Alongside the goals, saves and controversial ‘falls’ (bites), the use of goal-line technology and magical vanishing spray are two technological innovations which have got people talking during this World Cup. The likes of cricket, rugby and tennis have been using technological innovations for years, and it is great to see football beginning to follow suit. However, players in Rio are facing a difficulty you would not expect in the modern, mobile age – how to manage contract signings during the transfer window when they are out of the country.
As a keen football fan, I know all too well the pain of seeing my dream signing fall apart at the last minute of deadline day. My experience as a businessman working with disruptive technology, however, makes this pain all too unbearable. Why? Because I hate to see the FA and other football organisations around the world continue to utilise an outdated, unreliable piece of technology to process trades: the fax machine.
Get your fax straight
Believe it or not, clubs still have to dust off their fax machine every year in order to send documents to their opposite number before the deadline closes. Far from the most technologically advanced pieces of hardware in the digital age, faxes are slow and prone to breakdown and provide no added value. When clubs are pushing through a last minute contract, this can be a devastatingly costly failure, both in terms of the finances of the club as well as its performance during the football season. There is also no digital audit trail when it comes to faxed documents. The club secretary claims to have not seen a critical document come through? With fax, you have to take their word for it. In such a huge global business as football and even sport more widely, it is ridiculous to think that multi-million contracts are still being handled through a piece of outdated technology like the fax machine.
The rush of transfers as the deadline reaches its peak means clubs struggle to manage the sheer amount of paperwork which is needed to file in order to sign a player. Like any legal or business transaction, transfers can only be approved when the correct forms are signed. Club secretaries are required by regulation to handle offers to existing players whose contracts are about to expire, in addition to players being registered and transferred in and out during the transfer window. This means clubs are required to organise numerous physical documents on player wages, medical forms, transfer agreements between clubs, international clearance and visa issues. Rumour has it staff are told to wear trainers on the final day of the window, as they will be running to and from the fax so often.
To understand the tensions during the transfer window, you only need to look at Manchester United’s saga with Ander Herrera. After a failed pursuit by (now former) Manchester United manager David Moyes last season, this year’s summer transfer window also saw United’s first bid rejected. Herrera conducted a medical and flew to Manchester to finalise the buy, in an extended series of bargaining that included the footballer paying his own transfer fee. After causing one hell of a stir, the bid was accepted and went through.
But this little piece of drama is nothing compared to the stress at the 11pm closing of the transfer window – the next one being the end of the summer on 1st September. This is a time when boardrooms become furnaces, fuelled by the friction of clubs and players striking deals… and completing paperwork.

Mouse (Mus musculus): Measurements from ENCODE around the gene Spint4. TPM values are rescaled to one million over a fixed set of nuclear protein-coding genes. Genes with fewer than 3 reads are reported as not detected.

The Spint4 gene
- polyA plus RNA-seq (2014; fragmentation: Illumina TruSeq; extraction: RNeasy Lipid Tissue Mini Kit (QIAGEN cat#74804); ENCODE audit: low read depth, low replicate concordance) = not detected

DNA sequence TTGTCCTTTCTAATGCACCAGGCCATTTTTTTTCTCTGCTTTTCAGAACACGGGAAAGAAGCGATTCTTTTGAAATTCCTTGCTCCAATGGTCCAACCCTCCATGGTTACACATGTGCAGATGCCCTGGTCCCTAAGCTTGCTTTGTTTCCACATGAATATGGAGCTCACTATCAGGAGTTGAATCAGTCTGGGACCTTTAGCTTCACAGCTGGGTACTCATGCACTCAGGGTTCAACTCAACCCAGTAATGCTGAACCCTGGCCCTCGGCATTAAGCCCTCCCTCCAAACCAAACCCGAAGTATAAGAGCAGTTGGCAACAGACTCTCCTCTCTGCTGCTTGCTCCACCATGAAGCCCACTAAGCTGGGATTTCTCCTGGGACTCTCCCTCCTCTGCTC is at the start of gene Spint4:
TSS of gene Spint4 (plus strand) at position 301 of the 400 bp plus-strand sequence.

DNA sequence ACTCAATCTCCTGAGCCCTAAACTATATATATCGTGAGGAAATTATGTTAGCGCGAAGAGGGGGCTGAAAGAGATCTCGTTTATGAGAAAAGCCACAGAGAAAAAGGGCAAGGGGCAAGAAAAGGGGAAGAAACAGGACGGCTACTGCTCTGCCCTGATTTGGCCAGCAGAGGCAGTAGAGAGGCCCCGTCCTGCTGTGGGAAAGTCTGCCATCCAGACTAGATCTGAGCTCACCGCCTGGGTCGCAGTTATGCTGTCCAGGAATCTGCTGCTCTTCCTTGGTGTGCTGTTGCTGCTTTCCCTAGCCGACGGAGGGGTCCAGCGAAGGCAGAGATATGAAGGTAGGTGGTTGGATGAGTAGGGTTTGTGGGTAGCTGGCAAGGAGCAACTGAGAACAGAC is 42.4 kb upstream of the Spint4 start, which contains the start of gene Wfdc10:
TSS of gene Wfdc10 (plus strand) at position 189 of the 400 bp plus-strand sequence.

Property markets ahead of the game
Many years ago, the property industry began a debate that has subsequently caused a shift in legislation and professional behaviour. The shift I’m talking about was in relation to e-signatures, and their ability to streamline the exchange of legally binding documents. The Electronic Communications Act 2000 enabled the legal finalisation of contracts via electronic means, while in 2001 the Law Commission published a paper advising the government that requirements for writing a signature can be legally satisfied by electronic means. This was just the start. Electronic signatures are being used to great effect already, and uptake looks set to grow and grow. With sentiment today so geared to the immediate, and working behaviour no longer as locationally specific, the property industry isn’t being left behind.
Kicking the fax out of football
So what can be done? Clubs need to kick the fax out of football.
We have already seen electronic signatures adopted by the NFL Player’s Association in order to avoid fax failure fiascos which have previously occurred. With electronic signatures, players can have their medical documentation signed and processed through an entirely digital platform, meaning agents can view who they need to chase for signatures. Contracts can be processed far quicker and on the move. Players in Brazil for the World Cup would not have to worry about fulfilling their transfer window ambitions – their contracts can be processed remotely, across any device. There is no need for expensive air travel or agents to be flown all over the world. Digital Transaction Management (DTM) and eSignature technology is here and readily avaliable, and should be seized by the FA for the economic and environmental benefit it brings.
Other industries and huge businesses are making the most of digital technology. The sports industry should be no different. Player signings are huge in financial as well as sporting terms. Like any business, football associations need to make the most of the technology available to them. I’m looking forward to the day that my club Chelsea handles a signing on the last day of the window through a mobile device and in no time at all. And I think club presidents, managers and fans all over the world are looking forward to it too.
Jesper Frederiksen is DocuSign's Vice President of the EMEA region. Share your reactions in the comments below or tweet him at @jesperf